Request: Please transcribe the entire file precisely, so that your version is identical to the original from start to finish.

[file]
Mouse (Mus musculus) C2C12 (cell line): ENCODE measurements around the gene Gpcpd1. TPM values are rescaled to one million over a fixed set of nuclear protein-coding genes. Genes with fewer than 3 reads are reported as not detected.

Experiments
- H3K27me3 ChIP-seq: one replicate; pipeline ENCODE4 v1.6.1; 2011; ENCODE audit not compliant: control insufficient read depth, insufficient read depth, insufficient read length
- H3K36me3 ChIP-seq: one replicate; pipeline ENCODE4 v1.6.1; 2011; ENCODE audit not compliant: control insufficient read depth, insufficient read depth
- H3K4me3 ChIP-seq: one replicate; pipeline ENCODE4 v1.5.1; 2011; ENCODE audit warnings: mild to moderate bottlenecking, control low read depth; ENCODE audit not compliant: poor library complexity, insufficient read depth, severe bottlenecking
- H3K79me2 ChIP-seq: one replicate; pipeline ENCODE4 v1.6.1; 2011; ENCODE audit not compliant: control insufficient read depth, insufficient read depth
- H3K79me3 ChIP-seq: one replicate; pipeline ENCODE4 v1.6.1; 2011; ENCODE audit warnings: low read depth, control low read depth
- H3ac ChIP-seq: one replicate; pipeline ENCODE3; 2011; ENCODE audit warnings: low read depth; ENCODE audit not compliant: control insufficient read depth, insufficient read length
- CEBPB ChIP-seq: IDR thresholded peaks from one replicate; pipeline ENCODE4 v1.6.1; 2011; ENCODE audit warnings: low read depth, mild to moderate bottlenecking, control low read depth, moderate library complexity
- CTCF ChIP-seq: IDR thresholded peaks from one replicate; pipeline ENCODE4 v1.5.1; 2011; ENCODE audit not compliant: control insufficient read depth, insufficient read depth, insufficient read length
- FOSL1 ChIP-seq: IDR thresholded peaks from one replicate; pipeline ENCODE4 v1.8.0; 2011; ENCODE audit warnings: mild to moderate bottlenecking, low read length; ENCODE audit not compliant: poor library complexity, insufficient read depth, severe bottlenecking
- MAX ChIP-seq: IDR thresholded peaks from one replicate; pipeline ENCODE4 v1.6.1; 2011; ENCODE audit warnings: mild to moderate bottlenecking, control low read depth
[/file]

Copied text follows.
Mouse (Mus musculus) C2C12 (cell line): ENCODE measurements around the gene Gpcpd1. TPM values are rescaled to one million over a fixed set of nuclear protein-coding genes. Genes with fewer than 3 reads are reported as not detected.

Experiments
- H3K27me3 ChIP-seq: one replicate; pipeline ENCODE4 v1.6.1; 2011; ENCODE audit not compliant: control insufficient read depth, insufficient read depth, insufficient read length
- H3K36me3 ChIP-seq: one replicate; pipeline ENCODE4 v1.6.1; 2011; ENCODE audit not compliant: control insufficient read depth, insufficient read depth
- H3K4me3 ChIP-seq: one replicate; pipeline ENCODE4 v1.5.1; 2011; ENCODE audit warnings: mild to moderate bottlenecking, control low read depth; ENCODE audit not compliant: poor library complexity, insufficient read depth, severe bottlenecking
- H3K79me2 ChIP-seq: one replicate; pipeline ENCODE4 v1.6.1; 2011; ENCODE audit not compliant: control insufficient read depth, insufficient read depth
- H3K79me3 ChIP-seq: one replicate; pipeline ENCODE4 v1.6.1; 2011; ENCODE audit warnings: low read depth, control low read depth
- H3ac ChIP-seq: one replicate; pipeline ENCODE3; 2011; ENCODE audit warnings: low read depth; ENCODE audit not compliant: control insufficient read depth, insufficient read length
- CEBPB ChIP-seq: IDR thresholded peaks from one replicate; pipeline ENCODE4 v1.6.1; 2011; ENCODE audit warnings: low read depth, mild to moderate bottlenecking, control low read depth, moderate library complexity
- CTCF ChIP-seq: IDR thresholded peaks from one replicate; pipeline ENCODE4 v1.5.1; 2011; ENCODE audit not compliant: control insufficient read depth, insufficient read depth, insufficient read length
- FOSL1 ChIP-seq: IDR thresholded peaks from one replicate; pipeline ENCODE4 v1.8.0; 2011; ENCODE audit warnings: mild to moderate bottlenecking, low read length; ENCODE audit not compliant: poor library complexity, insufficient read depth, severe bottlenecking
- MAX ChIP-seq: IDR thresholded peaks from one replicate; pipeline ENCODE4 v1.6.1; 2011; ENCODE audit warnings: mild to moderate bottlenecking, control low read depth